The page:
Very few divorce agreements ever remain totally unmodified, and some of the most common modifications involve parenting time. For a variety of reasons, parenting time divisions are extremely likely to change, though in some cases it is possible to successfully oppose the change. Regardless of which side of a proposed change you are on, knowing how the law around parenting time works can always be helpful.
Parenting Time and Parental Responsibilities
The law surrounding child custody in Illinois has recently undergone significant modification. In January 2016, a revamped Illinois Marriage and Dissolution of Marriage Act (IMDMA) took effect, and made major changes to the issues of child custody and support (among others). The new terminology reflects the fact that sole or joint custody is no longer awarded to either parent. Instead, the “allocation of parental responsibilities” reflects the state’s wish for a more cooperative parenting approach. Rather than ceding custody to one parent or the other, responsibility for making various decisions on the child’s behalf is apportioned. The amount of parenting time does not necessarily mirror the amount of parental responsibility granted to you, though it may.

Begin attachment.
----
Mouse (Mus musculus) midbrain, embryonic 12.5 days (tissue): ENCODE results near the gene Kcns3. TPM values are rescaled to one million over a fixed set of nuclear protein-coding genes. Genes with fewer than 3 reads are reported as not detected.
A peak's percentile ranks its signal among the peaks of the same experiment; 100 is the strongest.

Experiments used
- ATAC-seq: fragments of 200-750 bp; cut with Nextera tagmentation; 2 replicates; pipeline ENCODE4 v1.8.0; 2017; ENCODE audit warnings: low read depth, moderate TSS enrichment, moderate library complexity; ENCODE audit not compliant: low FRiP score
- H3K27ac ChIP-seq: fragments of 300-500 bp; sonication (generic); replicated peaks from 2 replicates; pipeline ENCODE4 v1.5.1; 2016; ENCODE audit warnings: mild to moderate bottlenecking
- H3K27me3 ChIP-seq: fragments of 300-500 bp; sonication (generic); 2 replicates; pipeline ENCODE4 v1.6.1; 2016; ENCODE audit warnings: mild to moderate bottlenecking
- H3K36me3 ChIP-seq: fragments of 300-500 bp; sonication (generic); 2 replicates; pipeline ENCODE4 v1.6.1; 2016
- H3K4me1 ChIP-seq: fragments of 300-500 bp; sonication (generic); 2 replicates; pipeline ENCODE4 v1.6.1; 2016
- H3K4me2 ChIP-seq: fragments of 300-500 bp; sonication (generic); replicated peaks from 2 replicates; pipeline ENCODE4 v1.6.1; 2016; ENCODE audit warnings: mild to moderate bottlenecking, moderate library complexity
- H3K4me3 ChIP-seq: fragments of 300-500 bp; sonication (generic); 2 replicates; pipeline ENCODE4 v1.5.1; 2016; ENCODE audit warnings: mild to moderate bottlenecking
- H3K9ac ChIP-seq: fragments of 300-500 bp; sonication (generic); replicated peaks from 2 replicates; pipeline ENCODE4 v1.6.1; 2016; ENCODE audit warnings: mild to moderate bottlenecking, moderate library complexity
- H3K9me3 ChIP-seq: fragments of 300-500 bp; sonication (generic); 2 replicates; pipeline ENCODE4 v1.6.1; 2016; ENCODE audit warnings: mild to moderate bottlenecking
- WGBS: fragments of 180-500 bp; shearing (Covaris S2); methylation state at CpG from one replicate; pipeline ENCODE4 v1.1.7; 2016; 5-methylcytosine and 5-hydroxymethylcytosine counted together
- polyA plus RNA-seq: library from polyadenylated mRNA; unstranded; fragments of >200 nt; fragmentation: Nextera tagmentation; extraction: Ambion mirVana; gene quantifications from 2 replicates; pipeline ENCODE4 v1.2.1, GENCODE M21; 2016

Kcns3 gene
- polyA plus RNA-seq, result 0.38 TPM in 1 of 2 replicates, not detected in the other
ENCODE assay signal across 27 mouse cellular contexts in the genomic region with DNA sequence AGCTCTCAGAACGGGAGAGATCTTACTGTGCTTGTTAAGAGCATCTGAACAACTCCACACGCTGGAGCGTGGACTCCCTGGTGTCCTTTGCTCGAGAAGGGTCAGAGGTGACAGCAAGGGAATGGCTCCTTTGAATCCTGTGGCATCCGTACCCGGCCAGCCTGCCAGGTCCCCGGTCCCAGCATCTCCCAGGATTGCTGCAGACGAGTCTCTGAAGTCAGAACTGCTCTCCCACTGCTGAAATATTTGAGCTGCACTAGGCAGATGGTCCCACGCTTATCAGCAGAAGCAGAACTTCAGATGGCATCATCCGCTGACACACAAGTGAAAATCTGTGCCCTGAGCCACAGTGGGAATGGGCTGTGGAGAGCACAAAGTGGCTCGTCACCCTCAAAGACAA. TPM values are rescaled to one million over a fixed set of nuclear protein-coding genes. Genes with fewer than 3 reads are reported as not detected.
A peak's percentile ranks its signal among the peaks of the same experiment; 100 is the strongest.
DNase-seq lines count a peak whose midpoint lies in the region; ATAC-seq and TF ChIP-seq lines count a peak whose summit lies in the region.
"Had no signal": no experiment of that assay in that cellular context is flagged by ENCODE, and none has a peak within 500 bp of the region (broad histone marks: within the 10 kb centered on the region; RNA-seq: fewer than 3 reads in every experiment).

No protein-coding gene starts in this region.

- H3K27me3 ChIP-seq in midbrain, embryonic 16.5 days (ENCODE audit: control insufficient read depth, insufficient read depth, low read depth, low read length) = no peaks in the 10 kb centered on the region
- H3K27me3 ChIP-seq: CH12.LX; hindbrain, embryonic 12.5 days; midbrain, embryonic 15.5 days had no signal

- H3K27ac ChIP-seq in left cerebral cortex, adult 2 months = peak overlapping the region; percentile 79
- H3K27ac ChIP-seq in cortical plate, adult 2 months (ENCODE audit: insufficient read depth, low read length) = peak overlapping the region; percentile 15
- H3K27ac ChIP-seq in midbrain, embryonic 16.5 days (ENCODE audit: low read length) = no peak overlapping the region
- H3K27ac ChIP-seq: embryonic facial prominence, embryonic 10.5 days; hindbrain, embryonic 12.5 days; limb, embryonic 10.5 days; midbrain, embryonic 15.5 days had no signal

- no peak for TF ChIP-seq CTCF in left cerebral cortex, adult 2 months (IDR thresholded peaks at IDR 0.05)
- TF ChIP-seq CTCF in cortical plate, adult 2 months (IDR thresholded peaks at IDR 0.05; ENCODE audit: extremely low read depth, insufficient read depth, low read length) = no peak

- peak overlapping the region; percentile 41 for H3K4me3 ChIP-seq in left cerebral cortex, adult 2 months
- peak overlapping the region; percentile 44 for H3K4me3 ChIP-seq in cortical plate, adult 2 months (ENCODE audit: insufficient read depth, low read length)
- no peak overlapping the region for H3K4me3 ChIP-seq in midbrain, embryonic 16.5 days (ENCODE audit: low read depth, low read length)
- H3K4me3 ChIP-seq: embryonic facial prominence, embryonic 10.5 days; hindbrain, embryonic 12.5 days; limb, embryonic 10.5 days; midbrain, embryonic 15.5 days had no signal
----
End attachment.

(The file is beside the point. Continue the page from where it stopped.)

There are very few grounds for which a change in parenting time will be approved, but of the ones that qualify, all of them must be shown to relate to the best interests of the child. In Illinois, the best interests of the child must guide all decisions made regarding parental responsibility, parenting time, support, and similar considerations. While a court will endeavor to not put parents at intentional disadvantages, the child’s safety and security must come first.
How Can I Get More Parenting Time?
In Illinois, the most common way to seek more parenting time is to show that a substantial change in your circumstances—or the child’s—has occurred, and in order to serve the best interests of the child, a modification is necessary. It used to be necessary to show that such a “substantial change” had occurred by clear and convincing evidence, but since the modification of regulations in 2016, only a preponderance of the evidence is necessary. A preponderance of the evidence is a lower standard than clear and convincing, meaning that you are not required to show as much evidence in support of your petition as you used to have to present.
It is also possible to get more parenting time if certain other, less common events occur. Most courts, for example, will agree to a modification of your divorce agreement if it reflects the pattern of parenting time that has already been going on in recent months. If you have already been having, for example, one extra night with your child, and nothing negative has occurred, a court will likely see no reason to deny a request to formalize the new arrangement. A modification may also be granted if it is very minor or if the parties preemptively agree to the change.
Need Clarification on Parenting Time?
It is easier than one might assume to modify your divorce agreement in favor of more parenting time for you. However, it is still not an undertaking that should be managed alone. Our skilled Kane County divorce modification attorneys are happy to sit down with you and help you find the best way forward for your situation. Call 630-377-7770 to schedule a free initial consultation.